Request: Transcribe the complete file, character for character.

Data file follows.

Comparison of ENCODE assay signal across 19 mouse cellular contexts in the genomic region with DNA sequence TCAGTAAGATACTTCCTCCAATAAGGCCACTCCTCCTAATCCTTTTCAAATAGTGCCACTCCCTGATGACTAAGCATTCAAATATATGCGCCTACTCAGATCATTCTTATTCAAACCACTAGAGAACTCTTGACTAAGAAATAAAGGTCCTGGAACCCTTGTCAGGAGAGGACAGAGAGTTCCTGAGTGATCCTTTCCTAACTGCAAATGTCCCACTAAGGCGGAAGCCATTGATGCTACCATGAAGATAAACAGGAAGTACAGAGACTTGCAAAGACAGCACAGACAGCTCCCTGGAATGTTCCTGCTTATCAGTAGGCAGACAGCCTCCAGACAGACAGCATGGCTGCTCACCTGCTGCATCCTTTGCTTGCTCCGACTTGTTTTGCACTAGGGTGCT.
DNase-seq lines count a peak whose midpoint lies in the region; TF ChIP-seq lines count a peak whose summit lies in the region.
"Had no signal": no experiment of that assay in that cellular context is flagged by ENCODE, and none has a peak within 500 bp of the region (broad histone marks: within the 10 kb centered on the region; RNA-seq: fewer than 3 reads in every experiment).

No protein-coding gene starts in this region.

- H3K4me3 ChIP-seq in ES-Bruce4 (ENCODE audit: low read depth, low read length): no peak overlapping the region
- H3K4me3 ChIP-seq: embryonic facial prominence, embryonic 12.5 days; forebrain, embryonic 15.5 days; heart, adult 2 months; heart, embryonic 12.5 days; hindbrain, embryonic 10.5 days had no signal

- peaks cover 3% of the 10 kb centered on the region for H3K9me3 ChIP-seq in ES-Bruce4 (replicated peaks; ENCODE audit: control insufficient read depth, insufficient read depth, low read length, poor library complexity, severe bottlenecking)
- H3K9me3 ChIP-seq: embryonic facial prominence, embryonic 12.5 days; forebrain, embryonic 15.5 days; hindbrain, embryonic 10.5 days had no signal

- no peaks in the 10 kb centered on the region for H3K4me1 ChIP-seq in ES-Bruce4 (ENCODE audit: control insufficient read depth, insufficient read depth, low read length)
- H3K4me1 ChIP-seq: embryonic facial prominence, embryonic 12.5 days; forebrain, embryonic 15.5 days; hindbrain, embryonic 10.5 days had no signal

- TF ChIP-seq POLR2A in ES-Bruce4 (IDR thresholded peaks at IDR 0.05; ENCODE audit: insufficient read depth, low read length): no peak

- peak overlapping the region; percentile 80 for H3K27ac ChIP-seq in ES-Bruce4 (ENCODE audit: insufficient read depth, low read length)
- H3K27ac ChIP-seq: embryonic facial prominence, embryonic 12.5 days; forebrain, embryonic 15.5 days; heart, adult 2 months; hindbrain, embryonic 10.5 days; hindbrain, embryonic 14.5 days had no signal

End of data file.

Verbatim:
Comparison of ENCODE assay signal across 19 mouse cellular contexts in the genomic region with DNA sequence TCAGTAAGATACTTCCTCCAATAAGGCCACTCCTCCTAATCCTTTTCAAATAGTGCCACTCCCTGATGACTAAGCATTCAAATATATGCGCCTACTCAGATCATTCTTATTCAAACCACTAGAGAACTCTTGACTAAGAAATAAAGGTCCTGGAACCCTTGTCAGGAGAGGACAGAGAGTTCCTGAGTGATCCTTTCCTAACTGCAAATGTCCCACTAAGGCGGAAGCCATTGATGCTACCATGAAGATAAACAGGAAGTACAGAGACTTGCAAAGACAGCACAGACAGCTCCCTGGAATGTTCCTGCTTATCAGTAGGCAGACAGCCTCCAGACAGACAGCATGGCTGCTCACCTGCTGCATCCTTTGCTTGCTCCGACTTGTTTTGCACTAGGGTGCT.
DNase-seq lines count a peak whose midpoint lies in the region; TF ChIP-seq lines count a peak whose summit lies in the region.
"Had no signal": no experiment of that assay in that cellular context is flagged by ENCODE, and none has a peak within 500 bp of the region (broad histone marks: within the 10 kb centered on the region; RNA-seq: fewer than 3 reads in every experiment).

No protein-coding gene starts in this region.

- H3K4me3 ChIP-seq in ES-Bruce4 (ENCODE audit: low read depth, low read length): no peak overlapping the region
- H3K4me3 ChIP-seq: embryonic facial prominence, embryonic 12.5 days; forebrain, embryonic 15.5 days; heart, adult 2 months; heart, embryonic 12.5 days; hindbrain, embryonic 10.5 days had no signal

- peaks cover 3% of the 10 kb centered on the region for H3K9me3 ChIP-seq in ES-Bruce4 (replicated peaks; ENCODE audit: control insufficient read depth, insufficient read depth, low read length, poor library complexity, severe bottlenecking)
- H3K9me3 ChIP-seq: embryonic facial prominence, embryonic 12.5 days; forebrain, embryonic 15.5 days; hindbrain, embryonic 10.5 days had no signal

- no peaks in the 10 kb centered on the region for H3K4me1 ChIP-seq in ES-Bruce4 (ENCODE audit: control insufficient read depth, insufficient read depth, low read length)
- H3K4me1 ChIP-seq: embryonic facial prominence, embryonic 12.5 days; forebrain, embryonic 15.5 days; hindbrain, embryonic 10.5 days had no signal

- TF ChIP-seq POLR2A in ES-Bruce4 (IDR thresholded peaks at IDR 0.05; ENCODE audit: insufficient read depth, low read length): no peak

- peak overlapping the region; percentile 80 for H3K27ac ChIP-seq in ES-Bruce4 (ENCODE audit: insufficient read depth, low read length)
- H3K27ac ChIP-seq: embryonic facial prominence, embryonic 12.5 days; forebrain, embryonic 15.5 days; heart, adult 2 months; hindbrain, embryonic 10.5 days; hindbrain, embryonic 14.5 days had no signal